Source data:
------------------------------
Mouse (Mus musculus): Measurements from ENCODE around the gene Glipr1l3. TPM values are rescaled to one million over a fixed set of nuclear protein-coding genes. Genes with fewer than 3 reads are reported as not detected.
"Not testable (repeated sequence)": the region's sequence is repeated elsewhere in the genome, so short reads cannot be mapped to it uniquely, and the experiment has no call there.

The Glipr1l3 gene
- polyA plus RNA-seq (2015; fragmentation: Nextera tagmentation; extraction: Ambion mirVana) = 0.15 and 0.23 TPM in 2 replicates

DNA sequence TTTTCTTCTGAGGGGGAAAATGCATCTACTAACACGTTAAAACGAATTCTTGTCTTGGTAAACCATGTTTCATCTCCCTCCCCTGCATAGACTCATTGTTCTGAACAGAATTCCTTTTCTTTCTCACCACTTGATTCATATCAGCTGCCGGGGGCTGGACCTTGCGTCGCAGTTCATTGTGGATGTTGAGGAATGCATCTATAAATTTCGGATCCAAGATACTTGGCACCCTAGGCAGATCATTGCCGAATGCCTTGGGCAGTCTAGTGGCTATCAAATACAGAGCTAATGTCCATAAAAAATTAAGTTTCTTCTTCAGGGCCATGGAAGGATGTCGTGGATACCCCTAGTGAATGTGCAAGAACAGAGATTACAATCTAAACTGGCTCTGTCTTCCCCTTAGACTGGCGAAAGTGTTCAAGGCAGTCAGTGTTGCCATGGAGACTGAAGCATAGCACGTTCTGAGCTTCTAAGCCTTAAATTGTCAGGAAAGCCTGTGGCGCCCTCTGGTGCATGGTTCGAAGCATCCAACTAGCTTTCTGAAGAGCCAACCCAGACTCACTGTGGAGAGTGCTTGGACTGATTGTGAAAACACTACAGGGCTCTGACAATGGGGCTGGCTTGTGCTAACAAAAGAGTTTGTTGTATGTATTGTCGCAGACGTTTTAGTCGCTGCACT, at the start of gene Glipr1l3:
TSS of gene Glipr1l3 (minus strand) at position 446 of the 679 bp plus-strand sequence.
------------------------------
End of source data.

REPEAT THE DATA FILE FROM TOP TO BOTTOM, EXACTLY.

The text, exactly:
Mouse (Mus musculus): Measurements from ENCODE around the gene Glipr1l3. TPM values are rescaled to one million over a fixed set of nuclear protein-coding genes. Genes with fewer than 3 reads are reported as not detected.
"Not testable (repeated sequence)": the region's sequence is repeated elsewhere in the genome, so short reads cannot be mapped to it uniquely, and the experiment has no call there.

The Glipr1l3 gene
- polyA plus RNA-seq (2015; fragmentation: Nextera tagmentation; extraction: Ambion mirVana) = 0.15 and 0.23 TPM in 2 replicates

DNA sequence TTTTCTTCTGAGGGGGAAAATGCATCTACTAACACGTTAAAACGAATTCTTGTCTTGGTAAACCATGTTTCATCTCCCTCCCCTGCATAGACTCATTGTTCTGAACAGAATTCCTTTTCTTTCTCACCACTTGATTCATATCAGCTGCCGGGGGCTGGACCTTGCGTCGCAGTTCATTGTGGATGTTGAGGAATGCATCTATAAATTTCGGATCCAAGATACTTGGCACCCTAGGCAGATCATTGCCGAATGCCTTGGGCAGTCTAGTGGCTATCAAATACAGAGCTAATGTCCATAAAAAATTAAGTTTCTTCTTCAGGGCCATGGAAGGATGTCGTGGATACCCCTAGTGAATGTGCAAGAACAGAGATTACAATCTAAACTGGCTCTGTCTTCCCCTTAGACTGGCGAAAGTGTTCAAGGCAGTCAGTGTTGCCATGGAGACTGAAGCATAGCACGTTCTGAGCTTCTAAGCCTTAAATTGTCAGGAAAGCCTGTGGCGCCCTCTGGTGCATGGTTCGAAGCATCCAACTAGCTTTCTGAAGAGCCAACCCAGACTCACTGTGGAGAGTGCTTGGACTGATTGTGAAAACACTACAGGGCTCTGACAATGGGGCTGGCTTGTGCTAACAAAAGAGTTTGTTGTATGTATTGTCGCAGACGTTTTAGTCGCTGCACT, at the start of gene Glipr1l3:
TSS of gene Glipr1l3 (minus strand) at position 446 of the 679 bp plus-strand sequence.